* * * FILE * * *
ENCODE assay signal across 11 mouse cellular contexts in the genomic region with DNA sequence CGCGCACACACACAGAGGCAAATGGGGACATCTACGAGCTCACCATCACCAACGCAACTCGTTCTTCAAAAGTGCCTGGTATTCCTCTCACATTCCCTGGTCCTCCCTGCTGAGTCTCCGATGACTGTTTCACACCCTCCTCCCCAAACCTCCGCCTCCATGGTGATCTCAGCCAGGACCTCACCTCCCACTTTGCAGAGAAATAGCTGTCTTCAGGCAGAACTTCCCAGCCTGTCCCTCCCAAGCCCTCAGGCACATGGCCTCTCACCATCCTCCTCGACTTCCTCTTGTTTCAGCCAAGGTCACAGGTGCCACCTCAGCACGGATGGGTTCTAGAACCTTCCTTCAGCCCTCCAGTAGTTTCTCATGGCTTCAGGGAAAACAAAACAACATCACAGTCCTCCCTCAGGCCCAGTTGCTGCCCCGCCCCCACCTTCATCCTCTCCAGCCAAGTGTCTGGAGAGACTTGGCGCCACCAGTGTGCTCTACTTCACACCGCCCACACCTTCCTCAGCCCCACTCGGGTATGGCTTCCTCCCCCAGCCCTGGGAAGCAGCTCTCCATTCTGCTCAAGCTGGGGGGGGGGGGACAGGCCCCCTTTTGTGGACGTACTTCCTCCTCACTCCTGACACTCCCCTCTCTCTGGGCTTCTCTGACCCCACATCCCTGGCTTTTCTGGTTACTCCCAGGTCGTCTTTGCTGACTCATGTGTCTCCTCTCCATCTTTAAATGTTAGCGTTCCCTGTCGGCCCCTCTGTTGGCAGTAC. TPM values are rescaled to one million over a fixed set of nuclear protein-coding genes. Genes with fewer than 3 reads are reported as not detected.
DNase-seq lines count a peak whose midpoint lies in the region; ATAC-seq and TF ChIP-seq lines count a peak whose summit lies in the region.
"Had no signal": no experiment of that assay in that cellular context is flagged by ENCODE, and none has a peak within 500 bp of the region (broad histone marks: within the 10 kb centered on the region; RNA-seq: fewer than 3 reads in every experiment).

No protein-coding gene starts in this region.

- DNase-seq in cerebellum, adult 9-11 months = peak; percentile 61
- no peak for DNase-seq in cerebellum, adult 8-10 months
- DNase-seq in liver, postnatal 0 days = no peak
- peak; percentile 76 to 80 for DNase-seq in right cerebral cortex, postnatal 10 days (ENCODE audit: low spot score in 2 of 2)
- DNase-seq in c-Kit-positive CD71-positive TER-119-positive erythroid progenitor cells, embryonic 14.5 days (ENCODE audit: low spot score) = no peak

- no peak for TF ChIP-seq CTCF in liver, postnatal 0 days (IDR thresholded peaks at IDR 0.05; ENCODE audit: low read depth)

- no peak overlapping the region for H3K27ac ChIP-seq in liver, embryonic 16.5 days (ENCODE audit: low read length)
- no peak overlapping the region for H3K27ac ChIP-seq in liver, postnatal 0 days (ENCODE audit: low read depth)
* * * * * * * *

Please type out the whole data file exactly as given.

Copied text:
ENCODE assay signal across 11 mouse cellular contexts in the genomic region with DNA sequence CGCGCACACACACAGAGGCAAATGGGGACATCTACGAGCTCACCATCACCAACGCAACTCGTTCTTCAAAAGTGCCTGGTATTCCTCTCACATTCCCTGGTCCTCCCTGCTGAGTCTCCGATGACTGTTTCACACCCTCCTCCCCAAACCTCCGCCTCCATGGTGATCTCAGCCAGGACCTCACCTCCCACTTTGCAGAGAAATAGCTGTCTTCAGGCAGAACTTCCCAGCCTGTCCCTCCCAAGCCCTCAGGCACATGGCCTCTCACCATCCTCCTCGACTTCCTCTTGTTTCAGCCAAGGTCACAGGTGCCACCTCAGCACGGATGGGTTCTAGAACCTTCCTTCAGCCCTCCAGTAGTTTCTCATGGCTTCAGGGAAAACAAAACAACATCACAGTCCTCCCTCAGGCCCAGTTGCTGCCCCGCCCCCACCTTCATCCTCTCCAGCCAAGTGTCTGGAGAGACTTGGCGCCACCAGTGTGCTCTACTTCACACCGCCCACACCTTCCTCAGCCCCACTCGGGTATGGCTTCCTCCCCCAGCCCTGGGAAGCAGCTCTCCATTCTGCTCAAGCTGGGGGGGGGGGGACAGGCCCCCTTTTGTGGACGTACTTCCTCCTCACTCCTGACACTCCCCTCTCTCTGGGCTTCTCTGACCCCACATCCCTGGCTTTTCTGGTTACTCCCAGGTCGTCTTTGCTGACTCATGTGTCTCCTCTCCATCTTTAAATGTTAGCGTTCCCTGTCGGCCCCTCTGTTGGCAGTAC. TPM values are rescaled to one million over a fixed set of nuclear protein-coding genes. Genes with fewer than 3 reads are reported as not detected.
DNase-seq lines count a peak whose midpoint lies in the region; ATAC-seq and TF ChIP-seq lines count a peak whose summit lies in the region.
"Had no signal": no experiment of that assay in that cellular context is flagged by ENCODE, and none has a peak within 500 bp of the region (broad histone marks: within the 10 kb centered on the region; RNA-seq: fewer than 3 reads in every experiment).

No protein-coding gene starts in this region.

- DNase-seq in cerebellum, adult 9-11 months = peak; percentile 61
- no peak for DNase-seq in cerebellum, adult 8-10 months
- DNase-seq in liver, postnatal 0 days = no peak
- peak; percentile 76 to 80 for DNase-seq in right cerebral cortex, postnatal 10 days (ENCODE audit: low spot score in 2 of 2)
- DNase-seq in c-Kit-positive CD71-positive TER-119-positive erythroid progenitor cells, embryonic 14.5 days (ENCODE audit: low spot score) = no peak

- no peak for TF ChIP-seq CTCF in liver, postnatal 0 days (IDR thresholded peaks at IDR 0.05; ENCODE audit: low read depth)

- no peak overlapping the region for H3K27ac ChIP-seq in liver, embryonic 16.5 days (ENCODE audit: low read length)
- no peak overlapping the region for H3K27ac ChIP-seq in liver, postnatal 0 days (ENCODE audit: low read depth)